Jennifer: Smallpox

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Smallpox is a highly infectious and lethal disease that is caused by the variola virus, a member of the poxvirus family. The virus is airborne and is easily spread through sneezes, coughing, and even by touching objects such as books or blankets where an infected person has slept. When infected by the variola virus there is a 12-14 day delay, where the virus is multiplying in the body and no symptoms are visible. After the 12-14 day period symptoms become visible/noticeable all of a sudden. The symptoms include high fever of 102-106 degrees F, chills, headache, muscle cramping especially in the back, vomiting. After 3-4 days the fever decreases and the symptoms decrease also. It seems like the patient is getting all better. Then painful sores develop in the mouth, face and forearms, and they become firm and they increase in number. They spread from the face and ends of arms and legs toward the body. 3-4 days after this rash, clear blisters form and then the blisters get filled with puss. Some of them bleed. Then they form crust and scabs that usually fall off three weeks after the beginning of the illness, leaving small scars. It can be more serious than this; people can die from it, due to the infection of the blisters and no effective cure for it. The patient is contagious from one day before the rash appears until all the scabs have fallen off.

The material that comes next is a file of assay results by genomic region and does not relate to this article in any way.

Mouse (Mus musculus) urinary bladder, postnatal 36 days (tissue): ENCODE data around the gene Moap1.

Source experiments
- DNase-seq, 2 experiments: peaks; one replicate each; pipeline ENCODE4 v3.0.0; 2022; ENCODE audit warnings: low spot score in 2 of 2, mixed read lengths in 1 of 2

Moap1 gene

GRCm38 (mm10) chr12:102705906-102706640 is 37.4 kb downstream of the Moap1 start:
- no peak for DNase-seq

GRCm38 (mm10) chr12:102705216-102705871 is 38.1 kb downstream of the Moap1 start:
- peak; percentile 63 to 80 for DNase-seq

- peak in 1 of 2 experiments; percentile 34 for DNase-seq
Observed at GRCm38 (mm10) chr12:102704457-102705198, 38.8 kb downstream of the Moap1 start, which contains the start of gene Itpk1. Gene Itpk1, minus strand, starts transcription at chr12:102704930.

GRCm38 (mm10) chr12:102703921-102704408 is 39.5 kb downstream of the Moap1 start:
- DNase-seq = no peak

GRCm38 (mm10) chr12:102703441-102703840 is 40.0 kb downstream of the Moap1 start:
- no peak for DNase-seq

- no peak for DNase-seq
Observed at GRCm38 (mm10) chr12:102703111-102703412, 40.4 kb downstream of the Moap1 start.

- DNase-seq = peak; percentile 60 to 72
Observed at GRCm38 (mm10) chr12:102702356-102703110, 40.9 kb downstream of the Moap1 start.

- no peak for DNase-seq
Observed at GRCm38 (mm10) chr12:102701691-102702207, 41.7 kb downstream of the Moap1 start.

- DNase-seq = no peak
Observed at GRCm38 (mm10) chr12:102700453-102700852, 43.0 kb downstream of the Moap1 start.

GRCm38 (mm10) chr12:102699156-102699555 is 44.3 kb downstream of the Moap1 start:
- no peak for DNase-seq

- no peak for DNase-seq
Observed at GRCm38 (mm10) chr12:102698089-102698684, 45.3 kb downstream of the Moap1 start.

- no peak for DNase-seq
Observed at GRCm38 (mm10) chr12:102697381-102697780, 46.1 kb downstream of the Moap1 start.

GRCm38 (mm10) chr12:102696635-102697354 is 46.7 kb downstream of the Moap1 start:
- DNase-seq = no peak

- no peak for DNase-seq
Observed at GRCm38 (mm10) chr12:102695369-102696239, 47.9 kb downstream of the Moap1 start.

Prevention:

History: In the middle ages it was noticed that ladies who milked cows would get a viral infection from the cows called “Cow Pox” or “Milker’s Nodules” people noticed that people who had cow pox never got smallpox, because the virus was somewhat similar to the smallpox. This gave people the idea to immunize against smallpox by using similar virus to smallpox. Cow pox was rarely very serious and it provided immunity from smallpox, so that’s how people got the idea to vaccinate against smallpox. In 1967 the world health organization started a program to get rid of smallpox. After ten years smallpox was considered to no longer exist. There are only two laboratories that keep the virus alive for possible future use, and those laboratories located in Atlanta, Georgia and the other one is in Moscow, Russia.

Websites: http://ic.galegroup.com.prox.miracosta.edu/ic/whic/ReferenceDetailsPage/ReferenceDetailsWindow?displayGroupName=K12-Reference&prodId=WHIC&action=e&windowstate=normal&catId=&documentId=GALE|CV2643450806&mode=view   The Global Eradication of Smallpox, Science and Its Times, 2001

http://ic.galegroup.com.prox.miracosta.edu/ic/whic/ReferenceDetailsPage/ReferenceDetailsWindow?displayGroupName=K12-Reference&prodId=WHIC&action=e&windowstate=normal&catId=&documentId=GALE|CX3403300698&mode=view    Smallpox,   Encyclopedia of Espionage, Intelligence and Security, 2004

Text book: Harrison’s Principles of Internal Medicine, 11th edition, 1987 McGraw Hill

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